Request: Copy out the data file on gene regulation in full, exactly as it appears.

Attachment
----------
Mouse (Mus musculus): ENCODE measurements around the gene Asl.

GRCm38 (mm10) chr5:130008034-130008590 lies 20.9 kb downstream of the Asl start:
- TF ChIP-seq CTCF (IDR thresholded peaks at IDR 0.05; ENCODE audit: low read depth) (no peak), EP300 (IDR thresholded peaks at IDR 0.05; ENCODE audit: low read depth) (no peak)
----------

Mouse (Mus musculus): ENCODE measurements around the gene Asl.

GRCm38 (mm10) chr5:130008034-130008590 lies 20.9 kb downstream of the Asl start:
- TF ChIP-seq CTCF (IDR thresholded peaks at IDR 0.05; ENCODE audit: low read depth) (no peak), EP300 (IDR thresholded peaks at IDR 0.05; ENCODE audit: low read depth) (no peak)